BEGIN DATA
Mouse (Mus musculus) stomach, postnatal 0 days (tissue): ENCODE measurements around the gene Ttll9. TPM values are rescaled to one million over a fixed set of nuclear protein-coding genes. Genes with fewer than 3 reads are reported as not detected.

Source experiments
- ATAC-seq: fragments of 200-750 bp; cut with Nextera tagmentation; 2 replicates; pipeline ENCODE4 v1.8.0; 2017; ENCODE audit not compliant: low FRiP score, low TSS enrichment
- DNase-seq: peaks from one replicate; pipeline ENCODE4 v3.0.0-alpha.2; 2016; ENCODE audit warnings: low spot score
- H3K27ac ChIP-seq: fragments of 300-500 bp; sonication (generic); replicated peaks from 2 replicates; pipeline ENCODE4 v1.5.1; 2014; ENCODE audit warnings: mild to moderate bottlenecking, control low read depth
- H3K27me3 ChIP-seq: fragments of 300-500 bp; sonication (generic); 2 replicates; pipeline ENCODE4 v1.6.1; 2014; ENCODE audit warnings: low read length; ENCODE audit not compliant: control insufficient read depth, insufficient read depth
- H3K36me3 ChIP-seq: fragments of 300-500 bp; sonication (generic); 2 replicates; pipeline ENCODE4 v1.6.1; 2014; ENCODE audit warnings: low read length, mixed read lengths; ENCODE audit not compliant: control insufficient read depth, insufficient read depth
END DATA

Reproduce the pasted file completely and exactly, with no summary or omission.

Mouse (Mus musculus) stomach, postnatal 0 days (tissue): ENCODE measurements around the gene Ttll9. TPM values are rescaled to one million over a fixed set of nuclear protein-coding genes. Genes with fewer than 3 reads are reported as not detected.

Source experiments
- ATAC-seq: fragments of 200-750 bp; cut with Nextera tagmentation; 2 replicates; pipeline ENCODE4 v1.8.0; 2017; ENCODE audit not compliant: low FRiP score, low TSS enrichment
- DNase-seq: peaks from one replicate; pipeline ENCODE4 v3.0.0-alpha.2; 2016; ENCODE audit warnings: low spot score
- H3K27ac ChIP-seq: fragments of 300-500 bp; sonication (generic); replicated peaks from 2 replicates; pipeline ENCODE4 v1.5.1; 2014; ENCODE audit warnings: mild to moderate bottlenecking, control low read depth
- H3K27me3 ChIP-seq: fragments of 300-500 bp; sonication (generic); 2 replicates; pipeline ENCODE4 v1.6.1; 2014; ENCODE audit warnings: low read length; ENCODE audit not compliant: control insufficient read depth, insufficient read depth
- H3K36me3 ChIP-seq: fragments of 300-500 bp; sonication (generic); 2 replicates; pipeline ENCODE4 v1.6.1; 2014; ENCODE audit warnings: low read length, mixed read lengths; ENCODE audit not compliant: control insufficient read depth, insufficient read depth